Artistic Response: When Music Packs a (Lethal) Punch


Music is known to be the best medium to convey powerful, politically charged messages when all else fails. It is rewarding indeed when your unconscious mind forms a small bridgeway all the way  through reality, connecting all experiences and solidifying them on paper. When these experiences have been penned down, you have the liberty of embellishing it with beats and the music of your choice thereby transferring the thumping of your own heartbeat to the song. When the notes converge to form the crests and troughs of a melody, your experience somehow becomes the listener’s. Your fears become known to them, the threats faced by your world become their own and you begin to tell them the story of your heart.

We may not know what the average African-American may be facing on home ground be it cultural appropriation, stereotypy and police brutality. Mere newspaper reports of members of the community being roughed up by the police or shot dead by racist organizations may not impact us all that much; but when Beyonce took to the Superbowl Halftime Show this year with her politically charged anthem ‘Formation’, our eyes were opened to the shock and trauma experienced by the African-American people. The video features an almost submerged police car with Beyonce poised atop it challenging the xenophobic haters to try and extricate the African identity from Afro-Am psyche.  She recounts with great pride her ancestry through the lines:

“My daddy Alabama, Mama Lousiana,

You mix that negro with that Creole,

make a Texas Bama”

On the other hand, there is a rather saddening message hidden beneath the folds of pride: the pain of having to prove your loyalty on a daily basis. By calling herself a “Texas Bama” in ‘Formation’ and  through the lines “This is how they made me: Houston, Texas, baby!” in ‘Girls’  Beyonce reiterates her American identity. Being a woman of mixed racial ethnicity somehow invites racial tension in a country that still has vestiges of desperation in maintaining a purist white identity. Unlike the postcolonial hybrid, she doesn’t experience a feeling of claustrophobia despite being sandwiched between negro, Creole and American identities. There is a unique blending of all the three identities into one, wholesome package. This confidence arms her to be a spokesperson for the many people of her community who are tortured by a couple of the members of the Police Force.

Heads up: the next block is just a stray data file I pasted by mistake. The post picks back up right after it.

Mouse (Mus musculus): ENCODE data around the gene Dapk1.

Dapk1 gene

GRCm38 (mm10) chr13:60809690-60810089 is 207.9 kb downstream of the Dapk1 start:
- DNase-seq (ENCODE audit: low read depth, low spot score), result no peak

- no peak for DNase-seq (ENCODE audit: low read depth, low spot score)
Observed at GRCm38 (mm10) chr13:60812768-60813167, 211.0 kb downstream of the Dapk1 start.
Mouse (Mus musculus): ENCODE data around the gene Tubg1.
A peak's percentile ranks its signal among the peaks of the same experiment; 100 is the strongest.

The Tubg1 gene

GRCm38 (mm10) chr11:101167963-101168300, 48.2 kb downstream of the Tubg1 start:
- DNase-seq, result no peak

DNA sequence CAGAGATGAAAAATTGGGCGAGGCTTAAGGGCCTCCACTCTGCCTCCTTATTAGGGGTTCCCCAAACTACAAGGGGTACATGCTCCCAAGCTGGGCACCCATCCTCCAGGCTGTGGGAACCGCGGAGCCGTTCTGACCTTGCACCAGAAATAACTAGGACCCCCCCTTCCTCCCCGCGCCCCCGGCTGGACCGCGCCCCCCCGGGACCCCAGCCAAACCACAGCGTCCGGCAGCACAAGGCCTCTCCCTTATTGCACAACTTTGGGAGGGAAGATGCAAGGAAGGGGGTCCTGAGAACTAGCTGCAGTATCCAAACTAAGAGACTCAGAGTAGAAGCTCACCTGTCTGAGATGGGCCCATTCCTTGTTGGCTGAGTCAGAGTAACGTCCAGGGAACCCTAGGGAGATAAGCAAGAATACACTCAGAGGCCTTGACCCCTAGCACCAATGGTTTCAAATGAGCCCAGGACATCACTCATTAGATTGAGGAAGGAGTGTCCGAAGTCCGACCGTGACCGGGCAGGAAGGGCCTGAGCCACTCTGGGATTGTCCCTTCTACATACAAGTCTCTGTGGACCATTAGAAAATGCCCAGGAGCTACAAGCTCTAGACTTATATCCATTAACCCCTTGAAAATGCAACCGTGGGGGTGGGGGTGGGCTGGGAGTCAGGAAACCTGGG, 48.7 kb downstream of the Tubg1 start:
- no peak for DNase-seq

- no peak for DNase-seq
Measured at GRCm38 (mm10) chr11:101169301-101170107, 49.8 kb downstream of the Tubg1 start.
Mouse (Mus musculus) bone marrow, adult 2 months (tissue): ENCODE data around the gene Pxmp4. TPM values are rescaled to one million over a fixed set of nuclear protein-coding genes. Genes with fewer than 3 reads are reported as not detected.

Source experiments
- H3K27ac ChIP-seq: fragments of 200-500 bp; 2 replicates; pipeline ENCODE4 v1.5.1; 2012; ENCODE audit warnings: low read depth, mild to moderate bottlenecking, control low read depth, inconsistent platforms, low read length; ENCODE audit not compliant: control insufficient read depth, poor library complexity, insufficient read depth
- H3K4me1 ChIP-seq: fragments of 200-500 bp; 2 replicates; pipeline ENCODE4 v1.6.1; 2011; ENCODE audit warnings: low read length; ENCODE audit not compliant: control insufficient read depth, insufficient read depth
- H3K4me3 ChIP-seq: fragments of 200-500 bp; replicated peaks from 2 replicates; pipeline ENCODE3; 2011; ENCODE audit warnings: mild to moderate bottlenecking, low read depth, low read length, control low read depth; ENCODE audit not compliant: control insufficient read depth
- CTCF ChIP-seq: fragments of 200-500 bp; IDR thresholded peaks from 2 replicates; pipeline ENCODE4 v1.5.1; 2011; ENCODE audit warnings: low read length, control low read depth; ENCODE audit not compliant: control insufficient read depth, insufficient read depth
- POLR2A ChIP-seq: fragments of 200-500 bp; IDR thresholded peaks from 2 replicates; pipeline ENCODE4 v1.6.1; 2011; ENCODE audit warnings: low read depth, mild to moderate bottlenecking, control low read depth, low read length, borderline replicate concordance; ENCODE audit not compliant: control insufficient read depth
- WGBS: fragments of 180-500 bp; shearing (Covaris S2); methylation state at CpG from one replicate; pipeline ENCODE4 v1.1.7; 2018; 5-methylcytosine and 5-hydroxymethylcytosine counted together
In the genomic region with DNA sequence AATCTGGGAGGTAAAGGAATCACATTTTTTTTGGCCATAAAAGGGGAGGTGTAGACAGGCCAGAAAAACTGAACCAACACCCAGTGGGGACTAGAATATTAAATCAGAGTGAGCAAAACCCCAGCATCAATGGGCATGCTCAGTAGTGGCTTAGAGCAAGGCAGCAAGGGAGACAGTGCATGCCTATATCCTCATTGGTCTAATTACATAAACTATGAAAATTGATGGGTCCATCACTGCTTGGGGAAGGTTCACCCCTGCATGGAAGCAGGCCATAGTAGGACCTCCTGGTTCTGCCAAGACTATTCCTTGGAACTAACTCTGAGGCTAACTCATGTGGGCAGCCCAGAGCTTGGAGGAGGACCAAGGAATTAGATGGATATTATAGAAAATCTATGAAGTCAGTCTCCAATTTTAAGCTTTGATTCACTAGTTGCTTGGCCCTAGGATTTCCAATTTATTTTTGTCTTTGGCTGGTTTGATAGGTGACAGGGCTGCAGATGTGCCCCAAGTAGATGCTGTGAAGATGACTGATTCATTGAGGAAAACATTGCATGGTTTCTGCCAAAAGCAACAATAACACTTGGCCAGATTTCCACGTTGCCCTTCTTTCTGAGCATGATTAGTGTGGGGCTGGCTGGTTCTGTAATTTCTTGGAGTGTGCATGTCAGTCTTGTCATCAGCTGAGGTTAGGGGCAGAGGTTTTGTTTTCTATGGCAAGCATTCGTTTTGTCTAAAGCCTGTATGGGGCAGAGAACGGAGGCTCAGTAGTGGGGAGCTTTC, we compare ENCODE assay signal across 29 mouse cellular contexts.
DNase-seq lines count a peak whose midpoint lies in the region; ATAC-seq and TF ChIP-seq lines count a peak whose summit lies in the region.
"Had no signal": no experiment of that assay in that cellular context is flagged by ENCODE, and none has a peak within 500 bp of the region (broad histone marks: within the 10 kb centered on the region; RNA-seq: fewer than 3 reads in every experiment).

(Photo credit: @Beyonce on Instagram)

The song is replete with images of Afro-Am identity: settlements both ghettos as well as images of quiet dignity, children with curly hair as well as symbols of fashion, cultural and religious sensibility. This duality is enhanced by her firm determination to bust stereotypes of African American identity and potential through the noteworthy lines

“I see it, I want it, I stunt, yellow-bone it
I dream it, I work hard, I grind ’til I own it
I twirl on them haters, albino alligators.”

Besides this, she asserts the ability of the African-American people to be resilient, hardworking, powerful and focused. Should this kind of a people be subject to such great torture at the hands of the so called defenders of the law? Does the sinking of the New Orleans Police car at the end of the video provide us the sinister answer we are looking for? Perhaps the answer lay in the largely negative reactions Beyonce’s performance received at the Super Bowl Halftime show.